Just over 3 weeks later, at the start of April is the Aintree Grand National meeting. The Grand National H’cap Chase (4m4f) will for the first time have prize money of £1,000,000

    #242210
    BUD
    Member
    • Total Posts 98

    wont no bother–

    Well on ATR I can’t put a post in and get an answer–This I thought was is a forum—Little to much time on my hand since I was taken down in the line of duty-Live in constant pain besides I can no longer walk–So I use the racing game to forget–to keep my mind busy—

    So I will still play and do what I do–But I will leave you chaps to yourselves without the bother of me asking question—

    Growing up in the service-Then Becoming a (cop)–Before everything happened it was my personality to know what I know 1k times over-One way for me to do that was thru questions–Except there is was life and death–

    No Probs Mates–No More Questions–You can even delete this

    Sorry meant know harm.

    #242211
    Gerald
    Member
    • Total Posts 4293

    Ignore them – they probably haven’t read your other posts.

    There seems to be a lot of scepticism here about who other people are:- whenever anyone says they are a professional gambler, they get met with a torrent of abuse. Myself, I don’t mind, because it doesn’t make any difference to me whether someone else is a professional gambler or not, so I don’t care whether someone is lying or telling the truth.

    Don’t go – this place is becoming more and more like a ghost town.

    Gerald

    #242214
    Gerald
    Member
    • Total Posts 4293

    having to say something rather than nothing.

    Hey! Watch it, that is a little bit too close to home. I’ve made 1678 posts in 8 months, which is 210 per month, which is 7 a day, and that is with me disappearing for two spells.

    :lol:

    #242228
    Drone
    Participant
    • Total Posts 5616

    Is That what they are called?
    I so Dig them. Stateside we don’t have anything Ive seen remotley similar!

    There is nothing like 20 something horses stampeding down the line all competeting for space that someone eles hols at the moment. Racing hard to the finish.

    Correct me if I’m wrong but it appears from your post that you may be referring to the Stewards Cup run yesterday at Goodwood. These are

    Flat Racing

    sprints, colloquially known as ‘cavalry charges’.

    The term National Hunt is reserved for

    Jump Racing

    only, the bulk of which is held between October and May. See Gerald’s post.

    Not entirely sure why or when ‘National Hunt’ was chosen as a generic term for jumping, but I’d guess it’s because the pre-eminent jumps meeting – The Cheltenham Festival held in March – was for many decades known as The National Hunt Meeting.

    #242241
    Gerald
    Member
    • Total Posts 4293

    No Drone – Bud’s been watching the Galway Festival this week.

    #242251
    robnorth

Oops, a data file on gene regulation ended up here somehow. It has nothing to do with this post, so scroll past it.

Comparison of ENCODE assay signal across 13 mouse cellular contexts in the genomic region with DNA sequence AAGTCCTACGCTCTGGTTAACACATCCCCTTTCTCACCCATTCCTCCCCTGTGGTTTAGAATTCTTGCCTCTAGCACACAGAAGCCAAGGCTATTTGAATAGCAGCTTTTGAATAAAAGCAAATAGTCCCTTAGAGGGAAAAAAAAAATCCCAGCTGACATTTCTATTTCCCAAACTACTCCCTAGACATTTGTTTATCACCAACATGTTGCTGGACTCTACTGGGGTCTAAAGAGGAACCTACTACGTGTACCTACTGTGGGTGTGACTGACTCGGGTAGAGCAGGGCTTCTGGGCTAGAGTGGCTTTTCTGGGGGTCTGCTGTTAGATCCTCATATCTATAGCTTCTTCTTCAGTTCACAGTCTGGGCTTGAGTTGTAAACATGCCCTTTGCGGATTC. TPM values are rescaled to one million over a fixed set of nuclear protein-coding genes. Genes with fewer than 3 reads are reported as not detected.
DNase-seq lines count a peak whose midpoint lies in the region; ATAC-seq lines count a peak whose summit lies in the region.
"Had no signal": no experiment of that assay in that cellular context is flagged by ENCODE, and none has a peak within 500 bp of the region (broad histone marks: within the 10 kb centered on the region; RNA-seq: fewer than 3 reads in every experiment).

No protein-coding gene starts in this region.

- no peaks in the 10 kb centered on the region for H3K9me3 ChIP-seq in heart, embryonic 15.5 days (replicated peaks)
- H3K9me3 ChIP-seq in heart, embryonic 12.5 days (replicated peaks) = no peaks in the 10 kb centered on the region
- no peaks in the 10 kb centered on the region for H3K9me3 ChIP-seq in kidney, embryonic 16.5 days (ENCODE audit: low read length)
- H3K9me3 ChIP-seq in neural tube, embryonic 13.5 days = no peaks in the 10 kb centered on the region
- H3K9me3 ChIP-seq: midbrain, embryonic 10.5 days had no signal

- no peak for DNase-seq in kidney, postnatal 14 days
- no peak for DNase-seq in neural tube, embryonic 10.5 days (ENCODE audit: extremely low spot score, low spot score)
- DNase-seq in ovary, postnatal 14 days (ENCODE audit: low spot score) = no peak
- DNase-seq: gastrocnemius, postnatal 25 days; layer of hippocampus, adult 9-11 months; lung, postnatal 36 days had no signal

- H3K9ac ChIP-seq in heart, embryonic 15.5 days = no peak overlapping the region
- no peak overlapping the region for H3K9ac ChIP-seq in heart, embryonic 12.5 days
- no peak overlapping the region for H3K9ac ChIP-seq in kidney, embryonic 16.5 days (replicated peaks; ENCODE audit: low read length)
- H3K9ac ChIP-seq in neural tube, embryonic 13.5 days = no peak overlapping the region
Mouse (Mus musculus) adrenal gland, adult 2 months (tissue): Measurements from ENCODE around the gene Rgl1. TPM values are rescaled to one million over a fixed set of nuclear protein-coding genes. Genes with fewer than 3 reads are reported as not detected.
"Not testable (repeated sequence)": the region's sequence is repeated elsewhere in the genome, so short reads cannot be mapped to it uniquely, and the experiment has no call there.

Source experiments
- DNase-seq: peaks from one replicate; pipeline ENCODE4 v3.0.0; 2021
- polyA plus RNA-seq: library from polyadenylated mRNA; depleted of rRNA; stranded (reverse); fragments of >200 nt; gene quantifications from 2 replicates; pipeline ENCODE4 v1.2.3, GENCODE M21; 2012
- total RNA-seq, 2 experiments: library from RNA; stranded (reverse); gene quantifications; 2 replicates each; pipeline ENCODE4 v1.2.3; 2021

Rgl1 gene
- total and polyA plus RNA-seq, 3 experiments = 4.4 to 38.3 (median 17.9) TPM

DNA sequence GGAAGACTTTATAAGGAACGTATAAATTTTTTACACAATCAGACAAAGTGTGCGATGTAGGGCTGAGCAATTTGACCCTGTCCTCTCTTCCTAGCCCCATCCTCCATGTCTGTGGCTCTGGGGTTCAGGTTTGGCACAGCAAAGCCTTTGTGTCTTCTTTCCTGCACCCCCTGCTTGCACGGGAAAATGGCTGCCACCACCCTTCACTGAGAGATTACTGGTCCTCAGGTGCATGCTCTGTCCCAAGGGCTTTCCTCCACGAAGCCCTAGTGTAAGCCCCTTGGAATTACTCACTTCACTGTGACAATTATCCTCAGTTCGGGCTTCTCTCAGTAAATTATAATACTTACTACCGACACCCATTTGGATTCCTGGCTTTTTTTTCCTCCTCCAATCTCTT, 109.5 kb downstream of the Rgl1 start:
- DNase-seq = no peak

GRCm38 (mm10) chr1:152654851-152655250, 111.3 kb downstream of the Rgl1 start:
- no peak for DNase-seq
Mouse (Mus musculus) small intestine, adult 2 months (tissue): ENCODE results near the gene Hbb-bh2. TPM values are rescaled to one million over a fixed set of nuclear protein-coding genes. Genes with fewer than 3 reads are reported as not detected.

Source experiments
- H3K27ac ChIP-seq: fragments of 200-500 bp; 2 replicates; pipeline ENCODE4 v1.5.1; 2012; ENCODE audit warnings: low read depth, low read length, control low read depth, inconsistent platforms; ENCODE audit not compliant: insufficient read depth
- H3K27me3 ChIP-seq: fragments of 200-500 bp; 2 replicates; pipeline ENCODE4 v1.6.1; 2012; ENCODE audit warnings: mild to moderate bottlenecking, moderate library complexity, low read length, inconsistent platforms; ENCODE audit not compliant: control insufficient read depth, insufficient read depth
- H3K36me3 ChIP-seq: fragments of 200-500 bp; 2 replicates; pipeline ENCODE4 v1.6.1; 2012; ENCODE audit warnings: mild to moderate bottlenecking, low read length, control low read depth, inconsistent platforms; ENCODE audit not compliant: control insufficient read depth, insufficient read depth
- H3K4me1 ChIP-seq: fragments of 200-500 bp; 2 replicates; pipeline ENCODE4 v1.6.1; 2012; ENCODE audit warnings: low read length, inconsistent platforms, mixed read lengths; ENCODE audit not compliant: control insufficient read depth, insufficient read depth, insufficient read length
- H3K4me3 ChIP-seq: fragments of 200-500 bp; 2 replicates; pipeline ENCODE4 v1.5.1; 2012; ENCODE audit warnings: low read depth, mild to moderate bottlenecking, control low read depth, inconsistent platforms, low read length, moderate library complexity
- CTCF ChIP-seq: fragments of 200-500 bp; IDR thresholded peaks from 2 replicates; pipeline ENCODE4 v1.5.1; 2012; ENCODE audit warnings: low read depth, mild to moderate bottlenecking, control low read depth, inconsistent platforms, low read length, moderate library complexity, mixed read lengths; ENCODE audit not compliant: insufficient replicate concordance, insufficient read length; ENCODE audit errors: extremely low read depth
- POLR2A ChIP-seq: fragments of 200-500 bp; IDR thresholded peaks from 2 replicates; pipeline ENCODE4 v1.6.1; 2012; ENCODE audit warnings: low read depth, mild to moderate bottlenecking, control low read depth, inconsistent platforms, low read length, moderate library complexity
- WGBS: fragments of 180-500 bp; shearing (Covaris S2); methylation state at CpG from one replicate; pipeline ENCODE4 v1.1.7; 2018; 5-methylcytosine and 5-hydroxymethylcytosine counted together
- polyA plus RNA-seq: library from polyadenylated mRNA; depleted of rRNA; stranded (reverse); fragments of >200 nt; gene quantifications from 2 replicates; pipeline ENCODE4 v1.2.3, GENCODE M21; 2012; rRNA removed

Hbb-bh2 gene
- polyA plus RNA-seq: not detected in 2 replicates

Participant
    • Total Posts 6217

    Not entirely sure why or when ‘National Hunt’ was chosen as a generic term for jumping, but I’d guess it’s because the pre-eminent jumps meeting – The Cheltenham Festival held in March – was for many decades known as The National Hunt Meeting.

    I would imagine it’s because originally jump racing was organised by local hunts. Once an organisation was needed to control the sport nationally then it’s logical that they chose the term ‘National Hunt’.

    Rob

    #242260
    Pompete
    Member
    • Total Posts 2391

    No Probs Mates–No More Questions–You can even delete this

    Hey Bud, don’t be like this – your welcome here. We all started somewhere knowing very little and picking up bits and pieces here and there and there is some helpful people on here to help you out.

    Not me I’m sorry to say as my only advise would be to steer clear of this Irish stuff – enjoy it as it is, watching it, but don’t try working it out or betting on it. 8)

    #242261
    Pompete
    Member
    • Total Posts 2391

    Edit: I don’t know how I did that.

    #242293
    BUD
    Member
    • Total Posts 98

    I have been watching- Sometimes in the middle of Physical Therapy–Happy cracked me up–Yes it may be the American way just to say something,

    A vast amount of American races have 4-6 horses in the race-Its A turn off to me–Now with Del Mar and Saratoga–But they will be done soon–

    The Other is Unfortunatley after the dehabilitating injury-The Shock to my system MS which is in the family line came out—I have several lesions in my brain–They act almost as small strokes- Now the connections dont((always)) connect-Short term memory is a big offender—They may have explained the game on ATR–I may have taken in the info-Then it dissappeared–OK I am making myself look dumb–I am not –I do have some limitations–Unfortunately—Thanks for the support folks-I mean no malice-Just trying to learn-Not trying to think of dumb questions either— :roll: just trying to learn-the With The Meds Injury and MS–Thats a tough task–Truth!!